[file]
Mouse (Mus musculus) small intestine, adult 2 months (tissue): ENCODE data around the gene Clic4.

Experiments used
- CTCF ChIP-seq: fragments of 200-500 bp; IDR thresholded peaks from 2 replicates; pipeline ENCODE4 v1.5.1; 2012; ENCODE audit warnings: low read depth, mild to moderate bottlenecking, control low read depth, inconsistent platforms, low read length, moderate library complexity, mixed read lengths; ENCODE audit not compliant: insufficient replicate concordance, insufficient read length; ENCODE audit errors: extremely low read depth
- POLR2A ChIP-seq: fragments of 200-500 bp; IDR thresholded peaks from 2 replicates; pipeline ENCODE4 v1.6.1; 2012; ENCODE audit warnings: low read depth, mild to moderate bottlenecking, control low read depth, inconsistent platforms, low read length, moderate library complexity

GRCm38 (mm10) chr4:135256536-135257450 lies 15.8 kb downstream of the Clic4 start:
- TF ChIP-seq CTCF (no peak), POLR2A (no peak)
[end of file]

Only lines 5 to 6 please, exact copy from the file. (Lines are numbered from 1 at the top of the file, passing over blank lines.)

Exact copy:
GRCm38 (mm10) chr4:135256536-135257450 lies 15.8 kb downstream of the Clic4 start:
- TF ChIP-seq CTCF (no peak), POLR2A (no peak)